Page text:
Yeah. Most of those thousands are ignored for a small group of front runners. Trust me, it's hard being a writer and you need all the publicity you can get.

Look I'm not saying that liscenced manga should stay online. And if a Japanese artist specifically requsts their work be taken down, it should. But if they aren't saying anything and there isn't any liscence, then it should not matter and Scanalators should do as they wish. It increases the notability of the property, which it might not otherwise get.
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Charred Knight



Joined: 29 Sep 2008
Posts: 3085
PostPosted: Thu Jul 22, 2010 11:51 pm Reply with quote
Why do the rise in piracy coincide with a large drop in users? Answer me that, you explain it's because the publishing conpany are making bad "economic decisions" but you have not yet explained how you can make the millions of dollars online while competing with a free service.

I have asked countless people that but no one has ever explained how you can compete with free. The first step to getting healing the industry in America is to get rid of the cancer eating away at the industry maybe then the newly announced Square Enix service can actually suceed.
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agila61



Joined: 22 Feb 2009
Posts: 3213
Location: NE Ohio
PostPosted: Thu Jul 22, 2010 11:52 pm Reply with quote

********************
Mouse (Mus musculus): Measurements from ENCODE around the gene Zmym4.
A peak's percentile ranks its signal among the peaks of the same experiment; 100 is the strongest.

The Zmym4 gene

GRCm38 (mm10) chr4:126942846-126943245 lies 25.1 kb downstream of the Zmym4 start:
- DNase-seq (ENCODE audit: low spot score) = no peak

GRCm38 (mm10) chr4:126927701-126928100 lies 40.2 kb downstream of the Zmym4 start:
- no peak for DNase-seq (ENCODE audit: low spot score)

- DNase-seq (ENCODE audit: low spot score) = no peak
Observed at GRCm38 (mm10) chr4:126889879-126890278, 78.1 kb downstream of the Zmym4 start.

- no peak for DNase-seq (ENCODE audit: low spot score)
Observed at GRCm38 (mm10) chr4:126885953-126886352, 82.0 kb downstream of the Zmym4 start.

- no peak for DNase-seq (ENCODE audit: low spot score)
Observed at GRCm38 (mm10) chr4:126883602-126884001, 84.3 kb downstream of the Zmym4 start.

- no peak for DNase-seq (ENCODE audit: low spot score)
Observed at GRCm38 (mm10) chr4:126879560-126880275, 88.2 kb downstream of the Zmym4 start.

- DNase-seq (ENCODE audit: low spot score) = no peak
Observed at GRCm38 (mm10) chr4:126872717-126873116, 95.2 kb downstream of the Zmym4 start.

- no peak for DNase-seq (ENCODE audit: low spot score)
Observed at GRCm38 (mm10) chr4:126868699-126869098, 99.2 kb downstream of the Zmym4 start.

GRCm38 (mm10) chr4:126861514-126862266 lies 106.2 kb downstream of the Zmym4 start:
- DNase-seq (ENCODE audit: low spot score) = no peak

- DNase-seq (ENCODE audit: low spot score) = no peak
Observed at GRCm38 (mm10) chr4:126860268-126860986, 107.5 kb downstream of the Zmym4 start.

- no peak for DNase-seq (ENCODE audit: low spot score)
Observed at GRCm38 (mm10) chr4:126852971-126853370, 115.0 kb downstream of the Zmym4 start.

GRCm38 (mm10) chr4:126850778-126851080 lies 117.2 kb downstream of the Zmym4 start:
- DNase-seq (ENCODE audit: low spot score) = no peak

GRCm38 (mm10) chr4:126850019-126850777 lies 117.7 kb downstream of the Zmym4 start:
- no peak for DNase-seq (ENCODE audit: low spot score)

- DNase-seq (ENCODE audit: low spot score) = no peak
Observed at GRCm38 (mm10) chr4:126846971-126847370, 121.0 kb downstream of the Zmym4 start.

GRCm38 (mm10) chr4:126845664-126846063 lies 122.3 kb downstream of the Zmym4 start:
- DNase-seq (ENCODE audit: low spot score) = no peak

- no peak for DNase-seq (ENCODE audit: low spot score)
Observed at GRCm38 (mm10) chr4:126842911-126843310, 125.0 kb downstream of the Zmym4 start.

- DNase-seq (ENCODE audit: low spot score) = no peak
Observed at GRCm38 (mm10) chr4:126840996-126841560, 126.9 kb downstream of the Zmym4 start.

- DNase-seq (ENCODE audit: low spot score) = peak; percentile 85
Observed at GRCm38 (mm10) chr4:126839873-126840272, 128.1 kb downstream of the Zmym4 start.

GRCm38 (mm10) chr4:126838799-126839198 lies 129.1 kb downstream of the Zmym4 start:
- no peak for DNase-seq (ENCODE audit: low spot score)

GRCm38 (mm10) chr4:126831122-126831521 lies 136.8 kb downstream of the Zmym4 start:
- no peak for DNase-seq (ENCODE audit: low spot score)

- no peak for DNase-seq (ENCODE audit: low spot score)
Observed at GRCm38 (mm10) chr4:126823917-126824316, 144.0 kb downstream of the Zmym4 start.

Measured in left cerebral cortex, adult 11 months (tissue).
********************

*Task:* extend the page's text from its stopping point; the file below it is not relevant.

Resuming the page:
ZiharkXVI wrote:
You actually think the internet community lacks the sophistication to discover IRC?


You actually believe all 20m+ OneManga viewers will all act as one single herd and all do the same thing?

These are language traps: the language lets us talk about "the internet community" in the singular, and when talking about a single thing, it often makes a single decision and does a single thing.

But the reality is that 20m people will react in all sorts of ways. Some have always been using the manga viewing sites and IRC and torrent downloads side by side. Some have been using manga viewing sites because its easier but will quickly get up to speed on downloading. Some won't bother and will just shift to the next bootleg manga viewing site then the next, and as the main ones with the deep back catalogs shut down one after another in the next couple of months, they will shift to the legit manga viewing site or sites that will be setting up shortly.
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ABCBTom



Joined: 10 Sep 2009
Posts: 183
PostPosted: Thu Jul 22, 2010 11:57 pm Reply with quote
ZiharkXVI wrote:
As I said before, would manga be this popular if it weren't for the scanlation sites? Would the manga industry have fallen sooner, rather than later?


Popularity. Doesn't. Matter. If anything, it probably contributed to the anime and manga bubbles because silly people thought they could actually sell fans stuff they claim to have an interest in. This is not a popularity contest. Art doesn't get created from well-wishes and stardust. Going to bed at night with warm feelings in your heart doesn't get series written, printed, licensed, or digitally distributed.

Manufacturing and production often deals with what are called economies of scale. When you produce more of a product, it actually becomes cheaper to produce one additional unit. Do you know why Naruto volumes are cheaper than most Dark Horse manga volumes? Because Naruto sells more, and thus can be sold at a lower per-unit price. Why are there more shonen series available in English than josei series? Because shonen series sell, and josei series do not. Why don't companies take risks on older shojo titles? Look at the sales figures for Swan or From Eroica With Love.

Most of fan problems with the US industry could actually be solved by more, and not less fan support. Selection would go up while prices would go down. But this all revolves around money, not popularity.